- Keep a safe distance from sea turtles if you meet them (in the sea or on the beach)! Don’t try to touch or feed them, especially if they are nesting or hatching!
- Reduce the amount of harmful chemicals that you use in daily life. Find eco-friendly and biodegradable solutions.
Why are turtles important in the sea ecosystem?
According to seeturtles.org, sea turtles are a “keystone species”. This means that they play a very important role in influencing their environment and other species. They help keep population numbers in check. For example, leatherbacks eat jellyfish (jellyfish eat larval fish, meaning that there will be less fish that grow into maturity) and hawksbills eat sponges in the coral reefs (sponges can outgrow the corals and eventually kill the reef).
Sea turtle nesting seasons themselves are a great source of food and nutrients for the ecosystem and other species. Eggs and hatchlings that don’t survive provide lots of nutrients for surrounding vegetation on the beaches. Birds, fish, mammals like raccoons and others rely on plentiful hatchlings to survive during nesting season.
Sea turtles are grazers, so they feed on the seagrass. Grazing on seagrass keeps the seagrass beds healthy, which also benefits the ecosystem because seagrass stores carbon and produces oxygen.
Can visitors see the turtles at Telunas? When and how?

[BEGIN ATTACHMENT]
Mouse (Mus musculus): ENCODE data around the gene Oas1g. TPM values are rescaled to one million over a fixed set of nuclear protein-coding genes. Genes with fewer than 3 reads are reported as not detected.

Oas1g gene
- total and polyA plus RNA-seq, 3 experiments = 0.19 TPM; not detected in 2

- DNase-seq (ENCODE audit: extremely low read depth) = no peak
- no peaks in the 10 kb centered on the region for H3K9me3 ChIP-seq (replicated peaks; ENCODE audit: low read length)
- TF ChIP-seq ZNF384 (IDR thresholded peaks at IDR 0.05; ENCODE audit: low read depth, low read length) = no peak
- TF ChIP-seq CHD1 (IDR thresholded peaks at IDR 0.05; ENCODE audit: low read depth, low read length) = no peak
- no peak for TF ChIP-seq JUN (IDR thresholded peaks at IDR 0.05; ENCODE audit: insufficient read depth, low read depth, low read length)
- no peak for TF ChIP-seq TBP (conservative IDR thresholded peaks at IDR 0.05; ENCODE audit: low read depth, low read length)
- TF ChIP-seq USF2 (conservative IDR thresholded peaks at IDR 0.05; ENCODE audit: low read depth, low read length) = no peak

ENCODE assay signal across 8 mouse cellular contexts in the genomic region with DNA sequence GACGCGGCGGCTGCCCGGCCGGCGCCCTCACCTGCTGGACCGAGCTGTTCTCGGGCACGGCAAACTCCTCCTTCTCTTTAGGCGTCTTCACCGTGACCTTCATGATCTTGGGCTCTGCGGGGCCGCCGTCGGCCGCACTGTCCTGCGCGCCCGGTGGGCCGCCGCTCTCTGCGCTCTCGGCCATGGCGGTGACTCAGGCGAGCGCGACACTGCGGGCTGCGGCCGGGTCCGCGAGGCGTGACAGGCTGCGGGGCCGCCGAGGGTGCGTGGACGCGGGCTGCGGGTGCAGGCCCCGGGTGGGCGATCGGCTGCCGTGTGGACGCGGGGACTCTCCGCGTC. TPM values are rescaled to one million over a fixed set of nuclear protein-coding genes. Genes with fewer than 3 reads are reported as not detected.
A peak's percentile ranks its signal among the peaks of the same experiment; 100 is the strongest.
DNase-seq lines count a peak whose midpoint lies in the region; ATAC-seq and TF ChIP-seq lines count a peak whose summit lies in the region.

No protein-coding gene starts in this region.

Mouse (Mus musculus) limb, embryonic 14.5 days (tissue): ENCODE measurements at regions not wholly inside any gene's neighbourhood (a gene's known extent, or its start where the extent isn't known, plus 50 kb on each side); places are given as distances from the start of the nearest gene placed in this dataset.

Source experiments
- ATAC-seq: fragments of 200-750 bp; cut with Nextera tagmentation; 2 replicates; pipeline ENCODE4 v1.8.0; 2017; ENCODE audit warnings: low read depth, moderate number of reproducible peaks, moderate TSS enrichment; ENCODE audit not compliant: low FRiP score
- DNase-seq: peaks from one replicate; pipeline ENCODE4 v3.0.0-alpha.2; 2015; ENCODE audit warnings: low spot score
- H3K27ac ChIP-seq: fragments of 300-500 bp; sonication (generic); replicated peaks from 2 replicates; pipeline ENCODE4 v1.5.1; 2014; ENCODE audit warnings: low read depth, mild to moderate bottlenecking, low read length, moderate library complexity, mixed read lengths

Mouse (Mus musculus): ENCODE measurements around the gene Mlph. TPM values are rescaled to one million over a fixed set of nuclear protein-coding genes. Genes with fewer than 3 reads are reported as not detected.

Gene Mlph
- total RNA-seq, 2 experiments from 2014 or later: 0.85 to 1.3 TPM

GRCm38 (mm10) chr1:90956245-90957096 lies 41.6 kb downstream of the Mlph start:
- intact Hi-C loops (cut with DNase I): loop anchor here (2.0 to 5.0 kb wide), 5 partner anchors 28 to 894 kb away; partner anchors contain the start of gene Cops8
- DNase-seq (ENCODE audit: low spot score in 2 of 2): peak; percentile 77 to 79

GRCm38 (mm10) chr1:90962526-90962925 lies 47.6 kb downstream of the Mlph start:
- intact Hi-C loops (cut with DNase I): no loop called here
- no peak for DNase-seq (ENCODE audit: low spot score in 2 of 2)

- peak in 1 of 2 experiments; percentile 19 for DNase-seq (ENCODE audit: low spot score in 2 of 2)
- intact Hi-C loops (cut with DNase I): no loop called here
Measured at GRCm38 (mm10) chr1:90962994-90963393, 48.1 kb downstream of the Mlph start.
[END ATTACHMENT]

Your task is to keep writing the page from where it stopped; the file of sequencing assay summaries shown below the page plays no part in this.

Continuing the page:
Telunas Resorts proudly hosts hawksbill sea turtles. We’ve built a small make-shift hatchery to make sure a new generation of baby turtles safely reach the oceans every year. Nesting season usually occurs around April to November and we usually invite guests to partake in releasing them into the ocean. Due to the uncertainty of how many nests are successfully laid and how many eggs actually hatch from each batch, we can’t guarantee or schedule when we release the hatchlings.
What are the survival rates of baby turtles?
As the NOAA explains, hatchlings on the beach must escape natural predators like birds, crabs, and monitor lizards to make it to the sea. Seabirds and fish can then consume the hatchlings once they’re in the water. Few babies survive to adulthood, with estimates ranging from one in 1,000 to one in 10,000.
What other eco-initiatives does Telunas have?
As a company, Telunas has worked to become more mindful of our plastic consumption. We’ve worked to drastically reduce the amount of single-use plastics on our property and have found ways to continue with operations without them. For example, our trash cans have been redesigned so they don’t need plastic liners. We’ve found ways of wrapping and transporting items with reusable bags. We’ve significantly reduced our availability of disposable water bottles on our property. We sweep the beach multiple times each day to collect and extract rubbish from marine ecosystems. And we also invite guests to participate in scheduled rubbish clean-up activities.
Read our roundup for more information on resorts and short breaks from Singapore.